More women reporting sexual harassment, say city police
Sep 13, 2010
AHMEDABAD: If applications received by city women's police station are an indication, the number of cases pertaining to sexual harassment in households or at workplaces is on the rise.
The harassment is not always in form of offensive physical contacts or sexual advancements. It can be sexually explicit talks in front of a woman, or talks and lewd gestures not considered acceptable in normal circumstances. According to women's police station officials, they had received 2,397 applications in 2009, most of them regarding dowry demands or assaults by family members. However, there were also complaints of, a small number though, sexual harassment.
The number has gone up in 2010. In 2009, a total of 64 FIRs were lodged in various cases, while at the end of August this year, the number is 48. The number of application the women police station has so far received this year stands at 2,000. The state women's crime cell conducts a meeting every three months to review the situation. For last six to seven months, the scenario has not been very encouraging.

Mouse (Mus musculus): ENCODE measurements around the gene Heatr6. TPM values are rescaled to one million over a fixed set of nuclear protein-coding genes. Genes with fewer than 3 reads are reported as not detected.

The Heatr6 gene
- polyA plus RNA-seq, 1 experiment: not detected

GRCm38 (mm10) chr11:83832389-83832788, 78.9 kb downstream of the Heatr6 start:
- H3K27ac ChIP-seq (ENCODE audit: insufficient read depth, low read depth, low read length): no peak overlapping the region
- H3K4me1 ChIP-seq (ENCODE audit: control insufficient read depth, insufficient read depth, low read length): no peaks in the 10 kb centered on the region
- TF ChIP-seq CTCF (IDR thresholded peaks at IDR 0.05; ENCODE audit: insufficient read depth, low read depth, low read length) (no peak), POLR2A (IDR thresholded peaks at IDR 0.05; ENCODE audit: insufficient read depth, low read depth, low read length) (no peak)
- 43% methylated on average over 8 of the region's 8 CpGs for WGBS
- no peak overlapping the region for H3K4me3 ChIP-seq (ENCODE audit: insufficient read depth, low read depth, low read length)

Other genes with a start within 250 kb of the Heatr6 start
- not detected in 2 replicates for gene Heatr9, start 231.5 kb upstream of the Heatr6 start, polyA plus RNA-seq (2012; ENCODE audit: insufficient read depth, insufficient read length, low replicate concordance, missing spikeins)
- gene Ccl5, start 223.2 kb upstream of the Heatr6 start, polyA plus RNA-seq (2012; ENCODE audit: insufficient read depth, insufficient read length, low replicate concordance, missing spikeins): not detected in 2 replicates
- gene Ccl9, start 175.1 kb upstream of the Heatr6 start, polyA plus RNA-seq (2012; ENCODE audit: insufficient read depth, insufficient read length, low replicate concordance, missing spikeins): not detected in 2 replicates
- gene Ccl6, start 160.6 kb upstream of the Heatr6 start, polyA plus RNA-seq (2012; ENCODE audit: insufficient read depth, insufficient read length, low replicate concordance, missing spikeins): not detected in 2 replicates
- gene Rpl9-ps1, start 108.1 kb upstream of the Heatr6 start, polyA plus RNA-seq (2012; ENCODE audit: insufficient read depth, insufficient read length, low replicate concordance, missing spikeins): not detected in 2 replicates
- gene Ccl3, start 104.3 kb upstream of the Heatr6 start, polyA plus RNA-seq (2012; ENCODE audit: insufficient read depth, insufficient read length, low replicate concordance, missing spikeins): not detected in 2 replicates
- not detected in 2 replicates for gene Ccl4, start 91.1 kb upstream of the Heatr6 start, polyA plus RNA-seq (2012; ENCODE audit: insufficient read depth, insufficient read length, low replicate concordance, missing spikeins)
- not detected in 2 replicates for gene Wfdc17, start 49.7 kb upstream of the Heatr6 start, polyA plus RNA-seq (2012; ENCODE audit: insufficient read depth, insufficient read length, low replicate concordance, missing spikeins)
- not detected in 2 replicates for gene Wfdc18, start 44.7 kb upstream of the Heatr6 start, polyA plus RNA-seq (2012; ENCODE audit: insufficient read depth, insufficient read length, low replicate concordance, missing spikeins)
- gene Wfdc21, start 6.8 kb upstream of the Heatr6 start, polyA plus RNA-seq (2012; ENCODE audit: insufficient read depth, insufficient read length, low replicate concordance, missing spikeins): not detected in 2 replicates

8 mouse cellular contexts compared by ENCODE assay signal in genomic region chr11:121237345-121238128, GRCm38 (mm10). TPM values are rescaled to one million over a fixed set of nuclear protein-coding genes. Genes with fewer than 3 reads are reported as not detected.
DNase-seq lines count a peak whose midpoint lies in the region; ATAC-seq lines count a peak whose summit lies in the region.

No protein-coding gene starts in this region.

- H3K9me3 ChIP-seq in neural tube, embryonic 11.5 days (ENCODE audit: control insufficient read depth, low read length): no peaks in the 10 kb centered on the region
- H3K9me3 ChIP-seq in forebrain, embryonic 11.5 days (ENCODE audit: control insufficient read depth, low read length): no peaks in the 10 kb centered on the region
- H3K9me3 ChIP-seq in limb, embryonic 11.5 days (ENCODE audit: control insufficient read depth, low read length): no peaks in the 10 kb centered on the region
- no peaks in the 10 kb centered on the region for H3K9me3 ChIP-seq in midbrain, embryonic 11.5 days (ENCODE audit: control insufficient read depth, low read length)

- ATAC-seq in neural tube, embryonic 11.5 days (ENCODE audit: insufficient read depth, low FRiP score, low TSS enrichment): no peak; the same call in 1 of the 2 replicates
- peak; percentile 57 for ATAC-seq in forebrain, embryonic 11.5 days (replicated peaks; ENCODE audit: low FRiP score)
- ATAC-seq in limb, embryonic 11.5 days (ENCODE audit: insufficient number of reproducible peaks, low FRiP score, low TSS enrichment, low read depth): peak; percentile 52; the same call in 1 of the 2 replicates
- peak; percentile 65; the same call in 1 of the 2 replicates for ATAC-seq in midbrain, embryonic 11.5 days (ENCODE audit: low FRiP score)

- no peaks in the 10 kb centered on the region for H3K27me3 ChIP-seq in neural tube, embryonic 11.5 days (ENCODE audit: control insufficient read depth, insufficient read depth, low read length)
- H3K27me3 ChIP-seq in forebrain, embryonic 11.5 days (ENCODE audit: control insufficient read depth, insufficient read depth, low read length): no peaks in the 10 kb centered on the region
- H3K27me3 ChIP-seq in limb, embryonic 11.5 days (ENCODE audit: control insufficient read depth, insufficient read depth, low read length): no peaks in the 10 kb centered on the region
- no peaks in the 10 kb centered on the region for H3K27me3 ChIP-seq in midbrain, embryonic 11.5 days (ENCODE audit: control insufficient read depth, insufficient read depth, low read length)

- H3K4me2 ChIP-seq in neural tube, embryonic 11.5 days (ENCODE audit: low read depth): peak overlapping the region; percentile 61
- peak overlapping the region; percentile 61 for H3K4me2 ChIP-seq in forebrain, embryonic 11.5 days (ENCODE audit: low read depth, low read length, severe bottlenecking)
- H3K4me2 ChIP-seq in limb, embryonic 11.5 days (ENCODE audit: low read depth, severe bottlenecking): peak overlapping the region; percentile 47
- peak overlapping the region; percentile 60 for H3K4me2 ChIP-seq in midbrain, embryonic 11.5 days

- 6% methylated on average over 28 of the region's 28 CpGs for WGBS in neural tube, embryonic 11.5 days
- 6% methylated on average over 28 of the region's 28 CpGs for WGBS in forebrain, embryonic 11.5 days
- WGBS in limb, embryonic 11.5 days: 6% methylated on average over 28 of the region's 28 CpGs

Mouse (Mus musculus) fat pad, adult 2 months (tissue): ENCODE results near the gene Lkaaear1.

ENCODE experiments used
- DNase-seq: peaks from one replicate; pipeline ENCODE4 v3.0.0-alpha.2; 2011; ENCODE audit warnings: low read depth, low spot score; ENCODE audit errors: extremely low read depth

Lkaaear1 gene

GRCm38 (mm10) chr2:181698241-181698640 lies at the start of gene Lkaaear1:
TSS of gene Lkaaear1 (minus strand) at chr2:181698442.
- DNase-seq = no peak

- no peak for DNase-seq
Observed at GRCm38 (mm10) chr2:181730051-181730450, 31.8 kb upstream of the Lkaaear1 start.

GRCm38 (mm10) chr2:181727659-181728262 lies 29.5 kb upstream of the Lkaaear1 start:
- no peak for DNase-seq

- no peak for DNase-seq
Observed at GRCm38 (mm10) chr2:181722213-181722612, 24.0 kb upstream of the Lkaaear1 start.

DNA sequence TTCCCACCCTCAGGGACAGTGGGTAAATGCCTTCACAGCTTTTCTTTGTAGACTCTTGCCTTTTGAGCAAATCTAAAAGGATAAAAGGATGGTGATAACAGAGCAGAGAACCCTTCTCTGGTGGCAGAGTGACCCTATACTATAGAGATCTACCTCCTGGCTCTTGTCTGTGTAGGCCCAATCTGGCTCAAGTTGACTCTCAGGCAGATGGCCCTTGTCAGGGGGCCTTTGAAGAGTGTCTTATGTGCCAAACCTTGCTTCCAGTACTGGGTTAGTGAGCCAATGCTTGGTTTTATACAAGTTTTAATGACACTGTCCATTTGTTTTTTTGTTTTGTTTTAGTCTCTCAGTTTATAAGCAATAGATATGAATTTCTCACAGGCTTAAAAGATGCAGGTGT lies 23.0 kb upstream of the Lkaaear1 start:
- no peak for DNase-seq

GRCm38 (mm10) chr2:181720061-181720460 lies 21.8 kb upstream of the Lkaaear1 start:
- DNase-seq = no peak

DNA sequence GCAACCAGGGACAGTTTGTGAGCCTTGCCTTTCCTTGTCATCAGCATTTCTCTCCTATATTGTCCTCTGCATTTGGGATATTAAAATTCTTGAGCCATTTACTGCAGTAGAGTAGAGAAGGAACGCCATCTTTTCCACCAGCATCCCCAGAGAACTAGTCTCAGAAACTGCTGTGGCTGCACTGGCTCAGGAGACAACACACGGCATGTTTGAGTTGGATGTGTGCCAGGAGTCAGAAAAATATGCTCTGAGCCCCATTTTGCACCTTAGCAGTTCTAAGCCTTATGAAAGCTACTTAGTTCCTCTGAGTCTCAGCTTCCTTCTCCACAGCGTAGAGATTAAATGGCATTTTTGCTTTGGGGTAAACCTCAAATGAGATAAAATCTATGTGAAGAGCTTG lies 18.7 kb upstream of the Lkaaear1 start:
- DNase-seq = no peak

Chetna Chaudhary, inspector of women police station, told TOI that sexual harassment was a menace spreading its tentacles. "One need not look at the figures as they do not represent the real picture. We receive four to five complaints every month about one type of harassment or other. Most of the applications, however, are not turned into FIRs," she said, adding, "The number of complaints earlier were one or two every month."
Chaudhary said many women did not want to get into trouble. "Many families dread getting involved in police cases. They look upon it as a hassle and try to settle the issue without lodging a formal complaint. In many cases, a visit to the police station brings the accused back to their senses and they vow not to harass the woman in future. If we see that the offender is not habitual and can mend his ways, we don't press charges," said Chaudhary. Talking about the cases received, the women police officials said that the complaints covered all places — corporate, households, schools